Student hits all the right notes with Celtic Connections travel experience

Wed, 03 Nov 2021 16:19:00 GMT
Lewis graduated this year and is currently working with DF Concerts as a promoter rep
Lewis graduated this year and is currently working with DF Concerts as a promoter rep

A recent graduate has won a prestigious award after helping provide inspiration to an international music festival. 

Lewis Rodger teamed up with other students on the BA (Hons) International Tourism and Events Management programme as part of his Events Tourism module. 

Students on the programme were provided with a brief from Celtic Connection’s Festival Manager, Lesley Shaw, who set them the task of creating an incentive travel experience, aimed at attracting tourists to visit Scotland and sample ceilidhs, concerts and everything else in-between. 

Lewis’s individual efforts during the course of the module were highlighted when he was named joint winner of the 2021 David Hughes Memorial Award, courtesy of the Tourism Management Institute. 

We caught up with Lewis to find out more:

What did your group’s work focus on? 

The first question I asked was if they were actually looking to use our ideas in future. The reason I did that was because it was one thing doing a University project, but taking it into practice and actually implementing it was obviously completely different. This gave us an idea around what it was that they actually wanted and meant we could make it realistic - since they were considering our ideas for their organisation. 

The presentation focused on incentive travel, which is the highest luxury form of tourism available. We targeted American tourists because everyone there seems to have a link to Scotland, so we played on that a bit. American’s provide the highest percentage of tourists for Scotland and are also the highest spending 

We specifically targeted New York, where people tend to be a bit wealthier. A really important part of this was that it wasn’t aimed at your average consumer, it’s for employers who are looking to reward their employees or for the mega-rich willing to spend big money.  

The idea was that they would be coming for the Celtic Connections Festival but they would also be getting that “Scottish experience”. They’re obviously here for the traditional music but we had them going on whiskey tours with the actual acts from the festival as an almost informal meet and greet. We also wanted a real focus on the Scottish heritage side of thing, while also creating some hype around the festival.  Celtic Connections would be spending big money to actually facilitate it all but they would definitely be making it back. 

What was your specific role 
within your group during this process?

It was a real team effort and we all worked towards it together as a group. It’s really important that everyone knows their roles, in order for something like this to be a success. I took the lead in identifying everyone’s personal expertise. We had someone who really enjoyed marketing, so it made sense for them to focus on that, and we also had someone who had a bit of expertise in finance.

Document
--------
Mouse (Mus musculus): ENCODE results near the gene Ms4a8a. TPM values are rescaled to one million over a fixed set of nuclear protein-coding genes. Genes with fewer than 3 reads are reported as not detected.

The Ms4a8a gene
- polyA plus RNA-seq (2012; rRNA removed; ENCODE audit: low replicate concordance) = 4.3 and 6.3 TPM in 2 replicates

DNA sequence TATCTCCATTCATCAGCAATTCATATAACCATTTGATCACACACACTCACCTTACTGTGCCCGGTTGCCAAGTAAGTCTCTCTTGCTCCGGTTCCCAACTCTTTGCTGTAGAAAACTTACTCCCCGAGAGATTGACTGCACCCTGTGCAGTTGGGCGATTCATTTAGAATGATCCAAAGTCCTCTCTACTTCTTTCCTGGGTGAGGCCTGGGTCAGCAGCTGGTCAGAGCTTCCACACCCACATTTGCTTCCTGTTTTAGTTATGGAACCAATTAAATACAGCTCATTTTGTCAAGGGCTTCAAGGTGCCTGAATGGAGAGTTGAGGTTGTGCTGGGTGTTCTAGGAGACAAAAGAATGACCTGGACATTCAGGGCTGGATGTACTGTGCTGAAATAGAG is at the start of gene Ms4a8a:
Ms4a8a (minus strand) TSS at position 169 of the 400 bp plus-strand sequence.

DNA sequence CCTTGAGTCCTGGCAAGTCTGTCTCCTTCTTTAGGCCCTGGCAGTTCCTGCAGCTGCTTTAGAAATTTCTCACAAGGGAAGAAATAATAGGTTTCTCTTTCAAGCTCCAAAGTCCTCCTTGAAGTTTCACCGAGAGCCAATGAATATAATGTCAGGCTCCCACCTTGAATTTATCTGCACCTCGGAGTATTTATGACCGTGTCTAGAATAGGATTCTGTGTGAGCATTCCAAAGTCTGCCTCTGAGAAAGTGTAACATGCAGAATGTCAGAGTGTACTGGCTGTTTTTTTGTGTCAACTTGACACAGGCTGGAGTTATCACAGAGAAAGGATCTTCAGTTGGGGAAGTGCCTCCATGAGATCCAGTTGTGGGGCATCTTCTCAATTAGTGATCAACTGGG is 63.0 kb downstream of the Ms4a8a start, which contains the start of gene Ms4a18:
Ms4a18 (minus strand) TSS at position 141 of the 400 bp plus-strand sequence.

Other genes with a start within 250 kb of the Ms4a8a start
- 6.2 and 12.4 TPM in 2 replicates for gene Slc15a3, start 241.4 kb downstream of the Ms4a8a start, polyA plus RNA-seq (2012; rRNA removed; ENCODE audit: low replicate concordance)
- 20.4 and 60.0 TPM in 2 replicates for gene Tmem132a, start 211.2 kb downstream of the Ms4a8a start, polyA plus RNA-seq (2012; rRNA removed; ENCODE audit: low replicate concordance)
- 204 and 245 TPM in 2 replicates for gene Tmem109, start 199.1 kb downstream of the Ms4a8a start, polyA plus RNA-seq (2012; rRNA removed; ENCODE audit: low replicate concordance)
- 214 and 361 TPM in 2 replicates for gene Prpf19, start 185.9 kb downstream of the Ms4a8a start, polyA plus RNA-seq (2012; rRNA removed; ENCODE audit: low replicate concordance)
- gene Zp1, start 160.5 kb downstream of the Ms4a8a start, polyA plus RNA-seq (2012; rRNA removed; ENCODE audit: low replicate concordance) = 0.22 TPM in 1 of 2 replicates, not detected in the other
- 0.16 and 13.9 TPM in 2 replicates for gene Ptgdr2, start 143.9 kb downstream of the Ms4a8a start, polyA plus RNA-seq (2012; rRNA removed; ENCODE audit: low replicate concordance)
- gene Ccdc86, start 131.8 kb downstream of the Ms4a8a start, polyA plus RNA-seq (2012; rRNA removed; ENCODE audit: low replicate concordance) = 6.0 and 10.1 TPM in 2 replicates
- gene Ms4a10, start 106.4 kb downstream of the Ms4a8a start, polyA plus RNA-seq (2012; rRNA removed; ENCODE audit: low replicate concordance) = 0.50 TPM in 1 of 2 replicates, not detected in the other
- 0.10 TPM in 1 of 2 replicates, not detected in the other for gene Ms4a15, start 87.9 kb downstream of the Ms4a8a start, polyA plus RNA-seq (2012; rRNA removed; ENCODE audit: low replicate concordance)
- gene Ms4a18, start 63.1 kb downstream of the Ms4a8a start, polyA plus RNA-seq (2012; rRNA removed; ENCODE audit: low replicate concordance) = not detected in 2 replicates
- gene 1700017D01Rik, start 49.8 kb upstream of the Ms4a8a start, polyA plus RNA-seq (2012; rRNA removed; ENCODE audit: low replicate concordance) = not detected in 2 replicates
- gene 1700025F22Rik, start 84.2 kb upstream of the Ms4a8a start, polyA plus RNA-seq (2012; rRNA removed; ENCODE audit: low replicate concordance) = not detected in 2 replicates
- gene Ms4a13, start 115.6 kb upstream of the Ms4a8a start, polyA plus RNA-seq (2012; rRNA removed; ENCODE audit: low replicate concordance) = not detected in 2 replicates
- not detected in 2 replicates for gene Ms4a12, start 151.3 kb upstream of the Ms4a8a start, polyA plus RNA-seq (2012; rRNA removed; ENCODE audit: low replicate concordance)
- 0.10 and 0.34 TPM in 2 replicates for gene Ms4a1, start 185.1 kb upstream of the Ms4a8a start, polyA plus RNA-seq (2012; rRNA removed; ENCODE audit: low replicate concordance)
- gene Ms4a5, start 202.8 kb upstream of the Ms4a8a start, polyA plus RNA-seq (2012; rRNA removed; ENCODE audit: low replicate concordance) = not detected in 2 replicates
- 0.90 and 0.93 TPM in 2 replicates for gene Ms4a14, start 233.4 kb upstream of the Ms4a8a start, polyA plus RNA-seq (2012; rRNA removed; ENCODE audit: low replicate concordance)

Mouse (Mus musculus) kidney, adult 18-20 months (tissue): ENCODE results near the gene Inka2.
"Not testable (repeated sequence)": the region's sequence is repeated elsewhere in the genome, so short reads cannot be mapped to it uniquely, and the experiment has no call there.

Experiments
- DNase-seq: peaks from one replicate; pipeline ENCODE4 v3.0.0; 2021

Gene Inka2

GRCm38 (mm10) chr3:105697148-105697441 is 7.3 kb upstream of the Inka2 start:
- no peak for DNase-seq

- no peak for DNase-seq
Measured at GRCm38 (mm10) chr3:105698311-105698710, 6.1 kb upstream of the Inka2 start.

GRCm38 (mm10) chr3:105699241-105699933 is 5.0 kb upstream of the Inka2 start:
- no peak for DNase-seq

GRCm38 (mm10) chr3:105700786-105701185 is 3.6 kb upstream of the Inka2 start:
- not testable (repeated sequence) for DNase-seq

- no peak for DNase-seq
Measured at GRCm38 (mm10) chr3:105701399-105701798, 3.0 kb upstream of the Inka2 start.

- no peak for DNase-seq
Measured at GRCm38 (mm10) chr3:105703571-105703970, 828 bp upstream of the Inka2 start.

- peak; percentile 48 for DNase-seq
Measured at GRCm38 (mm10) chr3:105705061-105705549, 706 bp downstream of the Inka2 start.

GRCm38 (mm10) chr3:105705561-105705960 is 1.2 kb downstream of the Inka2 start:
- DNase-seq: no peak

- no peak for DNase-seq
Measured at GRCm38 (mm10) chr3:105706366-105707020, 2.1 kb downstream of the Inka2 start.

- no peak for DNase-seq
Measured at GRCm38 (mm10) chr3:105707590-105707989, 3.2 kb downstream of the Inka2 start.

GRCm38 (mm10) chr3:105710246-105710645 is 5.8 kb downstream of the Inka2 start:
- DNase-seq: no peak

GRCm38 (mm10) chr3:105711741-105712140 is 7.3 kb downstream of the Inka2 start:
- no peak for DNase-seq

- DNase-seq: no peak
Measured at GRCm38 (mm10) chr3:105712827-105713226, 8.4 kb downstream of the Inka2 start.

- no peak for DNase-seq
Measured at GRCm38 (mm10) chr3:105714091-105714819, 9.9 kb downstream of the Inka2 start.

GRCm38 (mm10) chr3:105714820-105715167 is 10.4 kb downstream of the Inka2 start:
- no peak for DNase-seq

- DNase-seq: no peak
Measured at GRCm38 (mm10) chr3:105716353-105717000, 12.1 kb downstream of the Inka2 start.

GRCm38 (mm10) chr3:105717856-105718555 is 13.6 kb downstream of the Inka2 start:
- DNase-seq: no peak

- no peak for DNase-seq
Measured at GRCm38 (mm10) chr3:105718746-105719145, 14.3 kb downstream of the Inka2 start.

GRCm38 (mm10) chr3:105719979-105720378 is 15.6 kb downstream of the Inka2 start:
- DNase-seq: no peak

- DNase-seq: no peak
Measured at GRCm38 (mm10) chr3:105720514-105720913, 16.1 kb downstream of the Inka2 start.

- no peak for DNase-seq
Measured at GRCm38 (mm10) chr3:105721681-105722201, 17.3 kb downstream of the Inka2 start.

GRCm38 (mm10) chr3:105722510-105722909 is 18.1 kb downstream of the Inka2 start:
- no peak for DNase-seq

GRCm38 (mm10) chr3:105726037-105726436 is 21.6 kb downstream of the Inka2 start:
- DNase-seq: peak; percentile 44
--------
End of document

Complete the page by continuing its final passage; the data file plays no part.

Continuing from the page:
We all had our own part to play and it was just a case of piecing it all together and then presenting it. 

Are there any plans for this to actually get used by Celtic Connections in future? 

“The way we looked at it was that they could take it, and use it however they see fit. The great thing about it was that there were six or seven of us doing the same project and that meant that they could look at all of it together and pick out what bits they wanted to use. I’ve not heard what’s happening with it specifically, but I did hear that that they were really happy with the work that had been produced - we’ll just need to wait and see.” 

You then went on to win an award for your efforts on the module, how did that all come about? 


I was nominated by Daniel Baxter and Nick Davies, who I believe had a conversation and put me forward for it.  

I was a bit hesitant at first, because it was obviously a group effort but I think the reason they put me forward was because I maybe went that bit further in terms of finding our specific roles in the group and then piecing it all together.  

What was great about winning this award was that it was someone from outside the University really valuing and appreciating the work. I think that gave me a real sense that I’d actually achieved something, which has given me a proper purpose and confirmation that our group deserved recognition. It was nice to finish my University experience on a high like that. 

Part of the prize is that I’ve been invited to attend the TMI annual convention in Coventry, which should be really interesting. I’ve also got access to a pro-mentoring session as well. I’ve been in touch with my mentor, who used to work at a city council down south. It’s great that I’ve got this opportunity because I’keen to explore different avenues for my future career.” 

You mentioned your future aspirations
, what sort of area would you like to work in?

I currently work with DF Concerts as a promoter rep, which is basically dealing with health and safety at gigs. In this role you initially start in smaller venues and then work your way up to places like The Hydro. It’s a really good job for learning and development! 

My dream job is to be an event manager of a music festival and I’m obviously in a good organisation for that. Music is something that’s always been a big part of my life, so I’ve never really dreamt of working anywhere else. I’m a terrible singer, so I’m just grateful to be involved in some way!”  


By Ross Clark         
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